Blog Archives

Preventing Ankle Sprains in Dance

Ballet Strength Ankle Injuries

The most common injury in dance is a sprained ankle. If you have been dancing long enough, chances are, you have gone through this injury and the long rehabilitation process that comes with it. As a dancer who was prone to ankle sprains early on in my professional career, I looked to strength training for help. I will never forget the first time that I “rolled” my ankle in the studio after a summer of Ballet Strength cross training preparation – my ankle rolled over to the outside of my foot, and immediately corrected itself back to standing due to the strength that I had created in my ankle, knee and hip. No pain, no sprain! I was truly amazed and felt accomplished as all of my hard work over the summer had paid off!

While accidents do happen, there are a few exercises that you can add to your cross training routine to help prevent sprains from happening. Two of the exercises that I will outline in this blog are lunges and squats. These exercises are very common in the gym but not so much in the ballet world. In ballet we tend to work hard on the muscles that hold our “turn-out” while neglecting stabilizing muscles that we use in “parallel” or daily life. This is why us dancers have taken on the reputation of walking like ducks.

Lunges

Start standing with the legs together in parallel. Lunge forward with the right leg, striking with the heel first. Pushing back through the heel (no pointed toes here), return to the start position. Repeat for 10-15 repetitions on each leg.

Ballet Strength Lunges

 

 

 

 

 

 

 

 

 

Squats

Start with both legs in parallel, slightly wider than hip width apart. Send the hips back (breaking in the hips) followed by a bend in the knee. Be sure to keep the knees in line with the heels, NOT letting them go over the toes. Repeat for 10-15 repetitions.

Ballet Strength Squats

 

 

 

 

 

 

 

 

 

Adding these two exercises to your strength training/cross training routine will help balance out your muscles, keeping you centered and strong. For a full ankle strengthening program, try my Power Pointe Ankle Strengthening Program! As always, be sure to consult with your physical therapist, physician, or Ballet Strength trainer before performing these or any cross training exercises.

Ballet New Year’s Resolutions

What are your New Year’s ballet resolutions? Are you looking to improve your flexibility? Do you want to work on your turns and balance? How about your jumps?

I have launched multiple videos on You Tube for my followers and fans and I wanted to put them all in one place for you to watch. These videos will help improve many areas of your dancing such as core strength, port de bras, ankle strength, and inner thigh activation! Watch them, and as always, please comment below to let me know what you think!

 

Ankle Strengthening Exercises for Ballet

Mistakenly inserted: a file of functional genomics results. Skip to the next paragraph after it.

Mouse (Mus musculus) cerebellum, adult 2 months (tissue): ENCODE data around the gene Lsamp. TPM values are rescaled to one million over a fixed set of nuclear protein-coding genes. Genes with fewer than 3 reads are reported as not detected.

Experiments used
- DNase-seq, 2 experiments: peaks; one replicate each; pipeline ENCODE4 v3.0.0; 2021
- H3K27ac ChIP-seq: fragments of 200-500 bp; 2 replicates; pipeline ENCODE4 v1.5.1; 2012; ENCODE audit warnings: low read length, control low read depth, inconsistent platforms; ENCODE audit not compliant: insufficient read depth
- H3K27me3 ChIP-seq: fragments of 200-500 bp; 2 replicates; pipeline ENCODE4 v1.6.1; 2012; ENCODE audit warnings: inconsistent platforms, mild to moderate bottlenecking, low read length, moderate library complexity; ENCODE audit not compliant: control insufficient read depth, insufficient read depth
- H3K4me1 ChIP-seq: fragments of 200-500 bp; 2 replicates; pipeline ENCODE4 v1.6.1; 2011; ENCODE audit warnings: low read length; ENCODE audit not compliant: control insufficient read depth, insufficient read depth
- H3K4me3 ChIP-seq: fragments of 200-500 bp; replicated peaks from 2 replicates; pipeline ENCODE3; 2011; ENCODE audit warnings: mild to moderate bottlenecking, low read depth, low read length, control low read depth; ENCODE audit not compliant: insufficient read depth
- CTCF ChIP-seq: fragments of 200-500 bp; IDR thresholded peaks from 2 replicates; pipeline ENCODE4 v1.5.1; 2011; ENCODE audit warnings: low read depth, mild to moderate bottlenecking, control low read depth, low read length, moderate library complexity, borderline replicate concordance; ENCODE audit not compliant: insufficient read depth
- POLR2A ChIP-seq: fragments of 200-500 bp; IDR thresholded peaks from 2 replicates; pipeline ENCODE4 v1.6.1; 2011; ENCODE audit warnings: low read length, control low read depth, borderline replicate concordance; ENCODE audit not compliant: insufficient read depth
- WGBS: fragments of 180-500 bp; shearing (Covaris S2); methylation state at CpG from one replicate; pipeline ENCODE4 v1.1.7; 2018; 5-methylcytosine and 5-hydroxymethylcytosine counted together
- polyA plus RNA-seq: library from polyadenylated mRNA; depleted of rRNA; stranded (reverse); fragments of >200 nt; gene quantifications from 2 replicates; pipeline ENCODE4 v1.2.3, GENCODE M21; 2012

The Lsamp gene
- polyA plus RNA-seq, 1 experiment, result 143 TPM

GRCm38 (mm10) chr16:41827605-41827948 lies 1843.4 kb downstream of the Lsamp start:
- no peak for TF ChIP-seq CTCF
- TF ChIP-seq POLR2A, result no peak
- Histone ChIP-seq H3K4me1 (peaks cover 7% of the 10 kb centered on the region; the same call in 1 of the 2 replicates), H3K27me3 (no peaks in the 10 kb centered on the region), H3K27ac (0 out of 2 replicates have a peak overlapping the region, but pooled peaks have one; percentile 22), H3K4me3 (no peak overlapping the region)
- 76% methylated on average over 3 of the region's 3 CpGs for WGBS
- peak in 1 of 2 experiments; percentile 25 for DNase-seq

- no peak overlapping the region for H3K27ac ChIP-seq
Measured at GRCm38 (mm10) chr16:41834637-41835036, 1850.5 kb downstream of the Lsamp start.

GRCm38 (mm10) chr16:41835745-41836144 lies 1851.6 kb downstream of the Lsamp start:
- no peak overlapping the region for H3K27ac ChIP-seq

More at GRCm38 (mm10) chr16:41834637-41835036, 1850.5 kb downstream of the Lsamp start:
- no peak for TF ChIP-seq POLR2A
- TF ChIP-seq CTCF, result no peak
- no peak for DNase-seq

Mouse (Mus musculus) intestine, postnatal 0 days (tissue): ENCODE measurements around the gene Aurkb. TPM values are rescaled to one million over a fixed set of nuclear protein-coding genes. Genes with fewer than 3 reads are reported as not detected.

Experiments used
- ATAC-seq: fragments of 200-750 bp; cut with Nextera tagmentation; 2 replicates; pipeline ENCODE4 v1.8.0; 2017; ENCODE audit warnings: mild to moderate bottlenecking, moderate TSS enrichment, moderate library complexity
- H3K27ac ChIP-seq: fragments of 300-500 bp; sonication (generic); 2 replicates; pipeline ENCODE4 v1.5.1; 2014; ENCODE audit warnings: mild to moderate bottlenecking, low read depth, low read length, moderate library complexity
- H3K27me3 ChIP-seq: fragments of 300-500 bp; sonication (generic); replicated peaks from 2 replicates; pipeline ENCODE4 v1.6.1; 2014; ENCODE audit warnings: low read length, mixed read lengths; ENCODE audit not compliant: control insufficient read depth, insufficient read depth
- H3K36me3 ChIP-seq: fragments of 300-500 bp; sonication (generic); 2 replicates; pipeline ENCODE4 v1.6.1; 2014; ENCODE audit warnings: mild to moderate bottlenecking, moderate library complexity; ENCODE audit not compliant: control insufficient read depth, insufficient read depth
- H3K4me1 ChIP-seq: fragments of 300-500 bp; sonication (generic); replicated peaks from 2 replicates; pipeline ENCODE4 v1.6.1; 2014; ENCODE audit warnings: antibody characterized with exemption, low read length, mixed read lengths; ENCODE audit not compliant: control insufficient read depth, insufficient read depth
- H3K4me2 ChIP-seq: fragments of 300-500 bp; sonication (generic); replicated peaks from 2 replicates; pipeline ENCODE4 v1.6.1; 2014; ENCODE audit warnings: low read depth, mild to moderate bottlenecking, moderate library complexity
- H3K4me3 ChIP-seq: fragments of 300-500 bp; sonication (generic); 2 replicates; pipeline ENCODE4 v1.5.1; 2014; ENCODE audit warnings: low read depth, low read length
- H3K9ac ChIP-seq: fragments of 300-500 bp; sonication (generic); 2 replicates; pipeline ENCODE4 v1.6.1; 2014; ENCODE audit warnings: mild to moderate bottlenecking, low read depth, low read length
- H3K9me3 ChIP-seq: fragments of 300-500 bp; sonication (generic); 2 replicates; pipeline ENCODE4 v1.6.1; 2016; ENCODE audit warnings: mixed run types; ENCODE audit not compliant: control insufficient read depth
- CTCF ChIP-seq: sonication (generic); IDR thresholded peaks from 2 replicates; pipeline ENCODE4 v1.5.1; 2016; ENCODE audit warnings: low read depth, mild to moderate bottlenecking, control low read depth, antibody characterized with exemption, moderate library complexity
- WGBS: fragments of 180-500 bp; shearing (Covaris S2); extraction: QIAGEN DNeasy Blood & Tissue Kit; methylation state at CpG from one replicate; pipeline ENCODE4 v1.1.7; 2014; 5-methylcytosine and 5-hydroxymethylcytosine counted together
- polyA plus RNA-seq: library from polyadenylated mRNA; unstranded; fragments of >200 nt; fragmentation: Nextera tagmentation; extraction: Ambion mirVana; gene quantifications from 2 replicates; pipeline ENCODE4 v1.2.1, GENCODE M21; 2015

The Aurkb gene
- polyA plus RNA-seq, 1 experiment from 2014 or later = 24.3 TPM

Hello Dancers! I have been getting a ton of questions from my Facebook Fan Page from those of you who are just starting pointe work and are looking for ways to improve quickly. Today I want to post a ballet video that I filmed about ballet ankle strengthening exercises for pointe. Enjoy!

Cross Training for Ballet Strength

Improve your technique by cross training.

As Summer approaches, many Dancers will embrace a much needed three or four month layoff. Some will vacation, some will continue to obsessively take class day after day. The smart Dancer Cross Trains. To continue Dancing with the intensity you had during the season is like beating a dead horse. Our bodies need time off in order to make important gains and improvements. Yes, you can actually improve by taking some time off!

Here is the Cross Training Plan that I recommend;

Right after the Performance Season is over, take at least 2 weeks off! Upon returning to class, this will give you a clear signal as to what “pains” are actual injuries and which were just symptoms of overuse. During that first class back (typically after a 2 to 6 week break) take note of certain areas and muscle groups in the body that feel weak. If you feel that you have a serious injury this is a great time to see a Doctor, get an MRI, and get it fixed in time for the season to start.

After taking note of those weak areas, consult a Ballet Strength Expert such as myself for Dance Specific exercises that you can do in the gym.  On Ballet Dancers, for example, the “turn-in” or legs in a parallel stance is usually weak. I would then recommend some basic strength training techniques involving one-leg squats and exercises on the Bosu. Dancers also tend to favor one side of the body. This is a great time to strengthen your weak side!

As far as taking class goes, I recommend no more than 3 days per week during your time off.  The other 2 days should be dedicated to your Cross Training program!

Feeling out of breath during that variation? Don’t forget about cardio. What better time than Summer to go for a run, hike, or bike ride in your favorite park. You may be surprised at how much better you feel and how much more you are able to do pain free!

How do I Cross Train? To ensure that my trouble areas stay injury free, I take class only twice per week during the off season and weight train three times per week. I also focus on keeping my core strong with lots of unique abdominal exercises. For Cardio, I do chasse’s on the treadmill, front and side!

Still confused? I have taken all of the guess work out of it with my new book, Beginning Ballet Strength©. You can get your own copy at www.balletstrength.com!

Happy Dancing,

Nikol Klein, Professional Ballet Dancer/ Certified Personal Trainer/ Author/ Certified Nutritionist